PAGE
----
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The Aftermath of Slavery - Buxton's Last Years

Foreign Slave Trade - Prince Albert and the Niger Expedition - Its 'Failure' - Buxton's Ill-health - Death - His Tomb in Westminster Abbey.
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No book written upon the hundred years' work of Emancipation would be complete without reference to the attempt to combat the evil of slavery from a new angle which occupied and saddened the last years of Buxton's life. His attempt is thus described in the inscription on his tomb in Westminster Abbey: 'The energies of his mind were afterwards concentrated on a great attempt to extinguish the Slave Trade in Africa, by the substitution of agriculture and commerce and by the civilising influence of the Gospel.'

The apparently insuperable difficulties of abolishing the foreign and African Slave Trade had long weighed on his mind. In 1835 he had moved an Address for making our treaties on this subject with foreign powers more stringent and the penalties of the crime more severe. The idea that struck him forcibly in 1837 was this, that 'though strong external measures ought still to be resorted to, the deliverance of Africa was to be effected by calling out her own resources.' Lord Palmerston, Buxton wrote, had been led 'to the same conclusion as my own, viz. that the Slave Trade is to be abolished by legitimate trade.'

Accordingly, he made laborious investigations into the trade and commercial resources of West Africa, and after collecting much evidence and interviewing nearly all the Ministers, he wrote a letter to Lord Melbourne embodying his ideas. The scheme which he proposed included an expedition up the Niger to develop trade and peaceful relations with the inhabitants, a trading company promoted by private individuals, a model agricultural farm, and the sending of missionaries. He urged the importance of making use of native agency, especially in view of the deadly climate. Buxton's plan was warmly received by Ministers, for the Cabinet appears to have considered the potential advantage to England, as well as to Africa, from opening a vast new field to commerce, of such importance as to justify the Government in attempting to carry the plan into effect. Buxton notes, however, that 'our friend, Joseph Sturge, who is somewhat restive about my Slave Trade views, won't go along with us.'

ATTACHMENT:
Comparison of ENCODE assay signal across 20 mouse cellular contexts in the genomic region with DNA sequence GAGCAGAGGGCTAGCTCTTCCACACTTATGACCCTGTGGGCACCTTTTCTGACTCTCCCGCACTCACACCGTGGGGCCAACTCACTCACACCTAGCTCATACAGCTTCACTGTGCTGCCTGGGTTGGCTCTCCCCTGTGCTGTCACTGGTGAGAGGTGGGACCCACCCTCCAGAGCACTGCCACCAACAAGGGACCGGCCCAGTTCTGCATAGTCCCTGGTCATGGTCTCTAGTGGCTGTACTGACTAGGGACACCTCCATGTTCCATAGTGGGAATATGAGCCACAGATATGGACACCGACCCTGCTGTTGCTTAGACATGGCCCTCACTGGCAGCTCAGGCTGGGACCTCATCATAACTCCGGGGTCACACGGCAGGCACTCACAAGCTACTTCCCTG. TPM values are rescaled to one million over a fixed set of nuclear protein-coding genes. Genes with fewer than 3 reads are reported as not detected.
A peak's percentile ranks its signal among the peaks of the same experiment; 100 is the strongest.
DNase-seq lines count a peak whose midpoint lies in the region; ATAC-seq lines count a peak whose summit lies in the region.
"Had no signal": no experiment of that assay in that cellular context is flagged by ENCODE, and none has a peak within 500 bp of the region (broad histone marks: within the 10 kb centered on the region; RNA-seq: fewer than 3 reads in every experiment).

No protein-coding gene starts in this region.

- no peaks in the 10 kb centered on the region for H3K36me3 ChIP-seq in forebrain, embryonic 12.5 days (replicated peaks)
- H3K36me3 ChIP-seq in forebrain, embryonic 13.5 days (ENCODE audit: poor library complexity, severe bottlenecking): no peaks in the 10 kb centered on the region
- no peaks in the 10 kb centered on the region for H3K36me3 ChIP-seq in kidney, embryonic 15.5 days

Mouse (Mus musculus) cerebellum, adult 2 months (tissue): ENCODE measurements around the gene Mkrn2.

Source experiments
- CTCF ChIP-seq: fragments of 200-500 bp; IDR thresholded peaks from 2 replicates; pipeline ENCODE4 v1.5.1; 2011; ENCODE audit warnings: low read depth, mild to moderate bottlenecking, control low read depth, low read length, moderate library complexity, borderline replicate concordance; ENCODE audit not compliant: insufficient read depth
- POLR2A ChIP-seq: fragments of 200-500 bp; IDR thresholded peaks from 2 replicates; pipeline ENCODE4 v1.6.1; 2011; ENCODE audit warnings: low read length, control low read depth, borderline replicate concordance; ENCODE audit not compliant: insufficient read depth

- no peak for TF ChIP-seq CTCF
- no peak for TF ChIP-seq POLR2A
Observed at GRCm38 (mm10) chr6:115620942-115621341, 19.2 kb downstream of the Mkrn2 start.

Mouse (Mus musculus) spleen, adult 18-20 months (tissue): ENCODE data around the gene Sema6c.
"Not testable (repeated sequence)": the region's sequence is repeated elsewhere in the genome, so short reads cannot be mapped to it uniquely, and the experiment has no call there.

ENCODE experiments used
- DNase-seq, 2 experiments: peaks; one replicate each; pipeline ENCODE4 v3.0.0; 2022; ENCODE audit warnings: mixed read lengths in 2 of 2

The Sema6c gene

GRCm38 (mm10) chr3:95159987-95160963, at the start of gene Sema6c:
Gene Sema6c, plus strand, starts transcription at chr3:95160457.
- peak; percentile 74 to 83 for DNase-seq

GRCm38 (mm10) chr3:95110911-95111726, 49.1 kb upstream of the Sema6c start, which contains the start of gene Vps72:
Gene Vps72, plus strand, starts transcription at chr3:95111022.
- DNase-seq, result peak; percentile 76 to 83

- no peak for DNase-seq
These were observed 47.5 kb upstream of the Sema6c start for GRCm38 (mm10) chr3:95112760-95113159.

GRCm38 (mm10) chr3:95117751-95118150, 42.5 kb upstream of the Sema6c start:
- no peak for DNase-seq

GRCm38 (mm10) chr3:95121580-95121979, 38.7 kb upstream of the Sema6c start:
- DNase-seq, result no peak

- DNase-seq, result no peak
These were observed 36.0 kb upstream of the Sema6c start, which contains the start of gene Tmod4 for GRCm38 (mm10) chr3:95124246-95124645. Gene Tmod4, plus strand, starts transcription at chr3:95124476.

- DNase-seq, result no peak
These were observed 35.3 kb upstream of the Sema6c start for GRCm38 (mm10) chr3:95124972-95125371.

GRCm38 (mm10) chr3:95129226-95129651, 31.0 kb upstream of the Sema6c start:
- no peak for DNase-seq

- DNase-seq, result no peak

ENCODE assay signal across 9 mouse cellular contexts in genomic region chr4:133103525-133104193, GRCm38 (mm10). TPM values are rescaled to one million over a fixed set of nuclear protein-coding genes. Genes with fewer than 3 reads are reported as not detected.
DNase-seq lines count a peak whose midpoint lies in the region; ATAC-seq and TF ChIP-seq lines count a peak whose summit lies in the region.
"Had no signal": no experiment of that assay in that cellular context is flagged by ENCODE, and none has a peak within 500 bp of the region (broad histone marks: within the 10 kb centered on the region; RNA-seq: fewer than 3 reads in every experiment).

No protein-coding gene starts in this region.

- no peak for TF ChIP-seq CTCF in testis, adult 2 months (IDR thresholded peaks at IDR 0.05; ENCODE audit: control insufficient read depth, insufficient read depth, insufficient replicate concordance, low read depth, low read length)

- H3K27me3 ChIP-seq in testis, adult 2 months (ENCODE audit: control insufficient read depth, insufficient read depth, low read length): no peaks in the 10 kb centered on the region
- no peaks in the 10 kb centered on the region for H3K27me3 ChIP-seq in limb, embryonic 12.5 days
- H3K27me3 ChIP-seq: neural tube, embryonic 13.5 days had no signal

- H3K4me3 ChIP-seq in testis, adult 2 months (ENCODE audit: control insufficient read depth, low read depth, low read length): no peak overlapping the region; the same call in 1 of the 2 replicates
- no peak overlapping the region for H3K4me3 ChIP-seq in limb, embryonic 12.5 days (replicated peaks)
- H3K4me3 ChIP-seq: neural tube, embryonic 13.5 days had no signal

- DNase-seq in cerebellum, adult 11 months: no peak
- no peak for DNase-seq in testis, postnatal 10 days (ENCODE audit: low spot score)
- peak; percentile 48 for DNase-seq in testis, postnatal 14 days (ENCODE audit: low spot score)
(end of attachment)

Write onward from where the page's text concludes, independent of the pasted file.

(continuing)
But with such powerful support from the Government the scheme was launched. Prince Albert gave it his support by presiding at a great public meeting of the African Civilisation Society held in Exeter Hall on June 1, 1840. Three steamers, the Albert, the Wilberforce and the Soudan, were fitted out by the Government and inspected by the Prince Consort before they sailed in the spring of 1841.

Buxton wrote to tell Sir John Jeremie, now Governor of West Africa, of his hopes for the expedition and of the day of prayer for its success which he had arranged should take place in all the churches in the country He attended no less thoroughly to every detail in he outfitting of the ships that might serve to protect the crews from the dreaded climate.

Every human precaution was taken, but in vain The expedition started well, and Commander Bird Allen, who commanded one of the ships has left an interesting description of the friendliness of the natives the busy market place at Goree (a town several hundred miles up the Niger) crowded with people and with goods which read like a list of the gifts brought by the Queen of Sheba to King Solomon: 'Country cloths, camwood in balls, ironwork, twine, silk, straw hats with enormous brims, platters of wood and calabashes beautifully carved.' Bird Allen described the joy of some slaves whom he had persuaded their owners to liberate.

But before long almost ail the Englishmen were attacked by 'malignant fever' and two of the ships were forced to return to sea. The heroic Bird Allen still pushed forward on the Albert. Then he too was stricken, his ship forced to turn back, and he died at Fernando Po. Of the 301 persons who composed the expedition when it commenced the ascent of the Niger, 41 perished of fever, but it is worth noting that of the 150 Africans on board, not one died of the disease. Of the Englishmen a contemporary writer remarks: 'To its officers and men, dead as well as living, the highest credit appears to be due. They conquered everything but impossibilities: nature they could not conquer.'